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US Secretary Rice's remarks for the Agoa Forum

Published date:
Thursday, 19 July 2007

The following are United States Secretary of State's Condoleezza Rice's remarks as prepared for her address to the AGOA Forum in Accra, Ghana, on July 18, 2007.

Hello everyone. It is a pleasure to have this opportunity to talk with you today. I have participated in the previous two AGOA Forums, and I really regret that I am not able to be with you in person today in Accra. I know the U.S. delegation is being ably headed by our Trade Representative, Susan Schwab, and I want to thank her for her leadership and for her leadership and for her dedication to free trade.

As you know, now is an especially challenging time in the Middle East and in Iraq in particular. And the President has asked me to be in Washington this week. We are working very hard to support peace and stability in that troubled region and I ask for your assistance and your support.

Let me extend my deep appreciation to President Kufuor, his government, and the great people of Ghana for their generous offer to host the AGOA Forum this year. I look forward to visiting Ghana in the very near future.

This is, of course, a landmark year for the men and women of Ghana -- your Golden Jubilee, the 50th anniversary of your independence. Ghana was the first nation in sub-Saharan Africa to win its freedom, and from the very beginning, you worked for the liberation of all of Africa. 50 years ago, political freedom was on Africa's horizon; today, we work to deepen economic freedom and good governance across the continent, so that the promise of independence is felt in the daily lives of Africa’s people.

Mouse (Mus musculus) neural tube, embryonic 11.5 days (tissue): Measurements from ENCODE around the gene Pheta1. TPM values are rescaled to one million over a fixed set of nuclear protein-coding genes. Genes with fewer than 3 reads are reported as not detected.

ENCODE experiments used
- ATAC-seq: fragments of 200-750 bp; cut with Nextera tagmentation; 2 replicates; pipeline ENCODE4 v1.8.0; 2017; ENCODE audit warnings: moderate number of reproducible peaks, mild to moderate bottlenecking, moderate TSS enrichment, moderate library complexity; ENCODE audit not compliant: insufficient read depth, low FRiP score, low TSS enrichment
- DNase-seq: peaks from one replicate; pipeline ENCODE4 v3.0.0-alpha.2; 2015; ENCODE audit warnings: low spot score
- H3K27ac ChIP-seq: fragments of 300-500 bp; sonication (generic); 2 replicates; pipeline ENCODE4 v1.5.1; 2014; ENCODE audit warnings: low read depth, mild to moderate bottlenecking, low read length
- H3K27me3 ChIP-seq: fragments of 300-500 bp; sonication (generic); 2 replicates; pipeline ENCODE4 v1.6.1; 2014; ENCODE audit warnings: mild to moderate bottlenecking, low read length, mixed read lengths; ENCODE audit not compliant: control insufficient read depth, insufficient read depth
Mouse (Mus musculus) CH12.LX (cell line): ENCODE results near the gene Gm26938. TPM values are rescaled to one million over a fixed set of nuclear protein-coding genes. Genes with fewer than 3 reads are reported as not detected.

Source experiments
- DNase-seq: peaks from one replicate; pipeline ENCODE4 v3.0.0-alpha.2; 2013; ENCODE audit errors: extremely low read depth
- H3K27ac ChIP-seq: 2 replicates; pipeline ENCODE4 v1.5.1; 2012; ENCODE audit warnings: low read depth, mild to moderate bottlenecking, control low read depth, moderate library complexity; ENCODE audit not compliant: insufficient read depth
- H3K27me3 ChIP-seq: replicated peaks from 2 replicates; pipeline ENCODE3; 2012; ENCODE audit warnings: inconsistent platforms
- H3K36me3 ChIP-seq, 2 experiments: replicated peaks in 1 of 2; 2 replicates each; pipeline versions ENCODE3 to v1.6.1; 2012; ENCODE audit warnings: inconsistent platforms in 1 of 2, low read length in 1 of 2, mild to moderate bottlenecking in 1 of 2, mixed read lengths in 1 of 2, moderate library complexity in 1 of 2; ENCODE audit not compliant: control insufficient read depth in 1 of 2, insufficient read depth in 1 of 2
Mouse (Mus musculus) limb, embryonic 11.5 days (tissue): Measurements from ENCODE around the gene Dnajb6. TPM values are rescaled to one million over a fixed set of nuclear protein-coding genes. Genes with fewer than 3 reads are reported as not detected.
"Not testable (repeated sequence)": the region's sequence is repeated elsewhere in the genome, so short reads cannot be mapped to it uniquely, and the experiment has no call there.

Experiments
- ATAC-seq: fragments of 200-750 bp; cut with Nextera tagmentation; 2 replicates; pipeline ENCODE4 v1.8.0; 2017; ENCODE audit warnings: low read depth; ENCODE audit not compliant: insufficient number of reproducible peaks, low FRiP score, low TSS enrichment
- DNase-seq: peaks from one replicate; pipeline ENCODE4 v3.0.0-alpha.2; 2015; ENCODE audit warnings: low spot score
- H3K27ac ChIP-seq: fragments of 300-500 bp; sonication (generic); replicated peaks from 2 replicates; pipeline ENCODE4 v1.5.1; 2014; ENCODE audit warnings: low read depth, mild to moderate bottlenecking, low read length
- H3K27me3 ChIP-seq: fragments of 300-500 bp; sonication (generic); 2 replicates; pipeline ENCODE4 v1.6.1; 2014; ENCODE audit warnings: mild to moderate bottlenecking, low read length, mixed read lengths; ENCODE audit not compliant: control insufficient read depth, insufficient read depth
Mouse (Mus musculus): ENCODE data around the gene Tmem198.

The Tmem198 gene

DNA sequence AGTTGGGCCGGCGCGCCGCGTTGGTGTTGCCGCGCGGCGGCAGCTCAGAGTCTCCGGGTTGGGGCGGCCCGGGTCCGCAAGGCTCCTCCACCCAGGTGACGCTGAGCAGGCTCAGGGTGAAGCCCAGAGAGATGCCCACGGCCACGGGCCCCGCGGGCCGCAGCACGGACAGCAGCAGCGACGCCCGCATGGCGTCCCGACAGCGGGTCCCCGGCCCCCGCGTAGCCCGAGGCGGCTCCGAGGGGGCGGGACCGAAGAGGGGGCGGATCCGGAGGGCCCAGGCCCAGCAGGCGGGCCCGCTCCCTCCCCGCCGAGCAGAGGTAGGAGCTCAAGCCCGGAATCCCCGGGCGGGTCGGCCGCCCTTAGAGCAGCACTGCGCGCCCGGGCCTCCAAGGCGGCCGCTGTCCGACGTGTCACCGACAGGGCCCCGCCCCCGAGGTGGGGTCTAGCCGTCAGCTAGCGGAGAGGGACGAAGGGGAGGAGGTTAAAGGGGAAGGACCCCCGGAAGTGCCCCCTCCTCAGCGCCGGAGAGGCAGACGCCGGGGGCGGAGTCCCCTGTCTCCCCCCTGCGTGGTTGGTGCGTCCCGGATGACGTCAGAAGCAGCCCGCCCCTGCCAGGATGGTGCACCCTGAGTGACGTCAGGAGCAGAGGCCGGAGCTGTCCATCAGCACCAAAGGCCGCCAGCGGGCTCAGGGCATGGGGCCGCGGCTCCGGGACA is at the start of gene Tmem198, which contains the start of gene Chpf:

The renewed promise of independence is visible in countries like Ghana, which are achieving new prosperity by governing justly and reforming their economies. It is visible in the Democratic Republic of the Congo, which just held its first free elections in 40 years. And of course, the promise of independence is visible today in Liberia, where a responsible democratic government is replacing a past of war with a future of hope and opportunity.

Yet among this exciting progress, there remains a suffering that is all too familiar. In places like war-torn Somalia, the promise of independence is still elusive. It is still denied to the people of Zimbabwe, who suffer under a tyranny that has no place in a 21st century Africa. And of course, the hope of a better life is still more a dream than a reality for the people of Darfur.

In recent years, Africans and Americans together have built a partnership for peace, supporting your diplomatic efforts to end six of the world's worst conflicts: in Liberia, Sierra Leone, Angola, Burundi, the Congo, and the decades-long war between North and South Sudan.

We are building a partnership for health and human life. We are supporting your efforts to fight horrific diseases through the President's Malaria Initiative and the Emergency Plan for AIDS Relief, an historic commitment that President Bush has now asked our Congress to double.

We are building a partnership to support poverty reduction and good governance, quadrupling our assistance to Africa, working to relieve tens of billions of dollars of debt for the poorest African countries, and directing greater assistance to the governments committed to their people's success. The Millennium Challenge Corporation has now signed compacts worth more than $2 billion with some of the most responsible governments in Africa, including Ghana and Mozambique, and later this month, Lesotho.